Maciej Mataczyński

1.A directive as a source of law
2.Member State obligation to implement a directive into a domestic legal system
3.Direct effect of a directive in domestic law
4.Responsibility of the Member State for damage resulting from a lack of or incorrect implementation
4.1.Responsibility of the Member State for damage resulting from a lack of or incorrect implementation damage resulting from a lack of or incorrect implementation
4.2.Responsibility of the Member State for damage resulting from a defective judgment
4.3.Responsibility of the Polish state for damage resulting from a lack of or incorrect implementation of a directive
5.Detailed problems connected with the implementation of Directive nr 77/91 into the Polish legal system

A Project of Modernization of Second Company Law Directive

Jacek Napierała, Tomasz Sójka

1.2.Goals of the envisaged changes
1.2.1.General remarks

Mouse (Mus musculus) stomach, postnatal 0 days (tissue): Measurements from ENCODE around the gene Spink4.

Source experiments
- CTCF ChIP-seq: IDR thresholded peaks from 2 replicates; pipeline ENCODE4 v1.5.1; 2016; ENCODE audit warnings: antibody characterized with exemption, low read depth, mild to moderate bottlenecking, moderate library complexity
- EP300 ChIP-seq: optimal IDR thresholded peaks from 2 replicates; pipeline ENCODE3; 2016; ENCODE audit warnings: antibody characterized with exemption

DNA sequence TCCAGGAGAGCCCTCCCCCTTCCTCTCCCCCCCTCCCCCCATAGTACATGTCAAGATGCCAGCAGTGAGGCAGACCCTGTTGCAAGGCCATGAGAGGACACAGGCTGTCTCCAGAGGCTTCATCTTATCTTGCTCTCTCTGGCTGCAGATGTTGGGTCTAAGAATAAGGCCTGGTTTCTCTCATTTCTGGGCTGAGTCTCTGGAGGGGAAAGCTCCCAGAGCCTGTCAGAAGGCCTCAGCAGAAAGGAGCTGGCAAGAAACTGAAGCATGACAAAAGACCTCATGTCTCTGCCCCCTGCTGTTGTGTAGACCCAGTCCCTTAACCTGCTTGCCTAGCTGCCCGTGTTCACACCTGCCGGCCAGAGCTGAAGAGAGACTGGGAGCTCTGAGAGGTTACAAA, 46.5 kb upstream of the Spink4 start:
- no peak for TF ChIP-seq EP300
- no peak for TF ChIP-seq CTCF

1.2.2.Company interest
1.2.3.Shareholders and creditors interest
1.2.4.Capital market protection
1.3.Changes of the legal institutions of Second Company Law Directive
2.Contribution in kind valuation by an expert
2.1.Article 10, 11, 27 of Second Company Law
2.2.Projected changes
3.Company's own shares
3.2.Prerequisites for acquisition of company's own shares (Article 19)
3.3.Propositions of changes
4.Prohibition of financial assistance by a company for acquisition of its own shares
4.1.Existing provisions of Article 23 of Second Directive
4.2.A Proposal to amend Article 23
5.Pre-emptive right in public company
5.1.Regulation of Article 29 of Second Directive concerning pre-emptive rights
5.2.A proposal to amend Article 29.5a
6.Compulsory acquisition of shares
6.1.Existing regulations
6.2.Projected changes: squeeze out
6.3.Relationship to the provisions of Thirteenth Directive on company law concerning takeover and other general bids
7.Reduction in the share capital
7.1.Current regulation of Article 32 of Second Company Law Directive
7.2.A proposal to amend Article 32 .1 second sentence of Second Company Law Directive